Sunday, 14 March 2010

Bahrain: post-race analysis and title thoughts

Mixed bag regarding the tips, overall I’m afraid it was a loss. Barrichello scraped into the points, but my podium suggestion was laughably optimistic. Once again, I tipped Massa to come top and he came second. Naughty Brazilian.

I made a few notes during the latter stages of the race, which I think are of importance. The Red Bull uses a Renault engine (mostly because they left it too late last season to switch to a Mercedes) which apparently is more fuel efficient than the Ferrari, giving it a 10kg weight advantage at the start of the race. It can’t be said it’s a certainty, but the start saw Vettel get away very easily which may be due, in part, to the fuel effect.

Sticking with engines, the Cosworth (which Williams use) is faster in a straight line than the Ferrari, if Barrichello’s easy overtaking of Buemi is anything to go by. The McLaren is also super fast in a straight line, but that’s because of the cunning F-vent in the nose.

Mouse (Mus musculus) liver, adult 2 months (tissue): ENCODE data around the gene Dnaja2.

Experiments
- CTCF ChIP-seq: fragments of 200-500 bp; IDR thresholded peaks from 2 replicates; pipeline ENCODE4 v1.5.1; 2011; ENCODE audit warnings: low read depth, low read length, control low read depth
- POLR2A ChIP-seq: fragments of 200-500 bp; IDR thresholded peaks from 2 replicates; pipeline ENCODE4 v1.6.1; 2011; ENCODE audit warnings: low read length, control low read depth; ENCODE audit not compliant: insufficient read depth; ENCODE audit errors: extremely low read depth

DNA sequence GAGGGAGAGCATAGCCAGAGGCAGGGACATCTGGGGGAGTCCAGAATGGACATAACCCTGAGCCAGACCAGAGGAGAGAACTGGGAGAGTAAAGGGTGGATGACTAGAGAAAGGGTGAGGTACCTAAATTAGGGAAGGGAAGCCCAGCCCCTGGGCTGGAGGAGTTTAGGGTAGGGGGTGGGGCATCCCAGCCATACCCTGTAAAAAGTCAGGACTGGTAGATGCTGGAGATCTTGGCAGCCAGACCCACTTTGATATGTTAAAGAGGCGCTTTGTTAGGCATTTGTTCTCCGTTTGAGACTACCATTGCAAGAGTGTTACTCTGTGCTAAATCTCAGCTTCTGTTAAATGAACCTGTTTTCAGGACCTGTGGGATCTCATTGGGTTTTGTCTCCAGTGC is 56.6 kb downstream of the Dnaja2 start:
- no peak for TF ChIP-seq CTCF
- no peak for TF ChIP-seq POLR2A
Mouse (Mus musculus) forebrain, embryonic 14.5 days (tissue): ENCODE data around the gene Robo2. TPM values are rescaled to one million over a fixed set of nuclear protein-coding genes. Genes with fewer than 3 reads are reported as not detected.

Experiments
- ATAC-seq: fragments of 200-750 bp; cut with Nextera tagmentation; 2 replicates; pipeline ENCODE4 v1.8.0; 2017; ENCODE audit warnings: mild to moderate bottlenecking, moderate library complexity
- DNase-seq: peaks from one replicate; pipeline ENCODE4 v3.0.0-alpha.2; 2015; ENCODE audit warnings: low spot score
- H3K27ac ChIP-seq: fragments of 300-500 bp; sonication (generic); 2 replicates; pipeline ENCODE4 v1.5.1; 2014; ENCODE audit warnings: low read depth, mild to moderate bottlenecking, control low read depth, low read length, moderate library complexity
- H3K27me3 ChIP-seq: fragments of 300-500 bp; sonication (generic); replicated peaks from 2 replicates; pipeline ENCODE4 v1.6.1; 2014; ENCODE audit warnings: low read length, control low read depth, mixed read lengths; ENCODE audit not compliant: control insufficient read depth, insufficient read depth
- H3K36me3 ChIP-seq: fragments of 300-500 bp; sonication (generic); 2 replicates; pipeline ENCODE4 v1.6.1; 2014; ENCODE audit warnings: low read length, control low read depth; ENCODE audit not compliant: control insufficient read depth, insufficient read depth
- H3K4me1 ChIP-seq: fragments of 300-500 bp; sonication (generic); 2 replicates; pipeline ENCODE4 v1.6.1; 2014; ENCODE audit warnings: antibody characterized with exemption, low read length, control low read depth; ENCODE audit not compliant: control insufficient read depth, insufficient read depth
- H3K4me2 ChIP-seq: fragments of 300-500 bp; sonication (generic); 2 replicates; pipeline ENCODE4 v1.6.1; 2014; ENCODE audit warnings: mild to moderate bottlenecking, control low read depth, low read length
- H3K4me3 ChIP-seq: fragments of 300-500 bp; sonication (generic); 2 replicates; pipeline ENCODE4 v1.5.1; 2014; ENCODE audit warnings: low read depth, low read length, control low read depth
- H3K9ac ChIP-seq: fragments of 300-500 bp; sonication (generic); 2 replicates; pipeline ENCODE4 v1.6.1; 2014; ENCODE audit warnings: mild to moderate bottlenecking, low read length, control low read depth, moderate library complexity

Interestingly, the cars never got close to qualifying pace and were always, even on fumes, 4-5s or more slower.

As some suspected, the Red Bull had reliability issues (as it did last season). But for that Vettel would’ve won, or at least come second. As it is, he came 4th after a rather lacklustre challenge from Rosberg. The Red Bull’s soft tyres seem to degrade slightly after 10-15 laps or so, and the Ferraris were so hot they had to avoid slipstreams to stay cool. Obviously, Bahrain is a hot place so this may not be an issue elsewhere.

Also, Bahrain is not a circuit that’s too hard on the tyres. At circuits where this is the case, I wonder if we’ll see multiple stops. There wasn’t much overtaking on the track, which the no refuelling rule was intended to encourage. To be frank, the race was rather dull, with large gaps between most cars and little excitement.

So, what did we learn? The McLaren’s tyres didn’t disintegrate after six laps, as I thought they might. I had been tempted to tip laying Hamilton for the podium at 2.9, but in the morning the odds had lengthened so I didn’t. In addition, Hamilton was markedly better than Button in both race and qualifying. We’ll see if this continues at tracks with higher rates of tyre wear.

Red Bull didn’t get much practice in, and didn’t top the timesheets until qualifying. The car also showed very good, consistent race pace, but being fast means sod all if the reliability isn’t there. It’s just one race, and it might be bad luck, but given what happened last season I think this indicates the team is fast but need better reliability.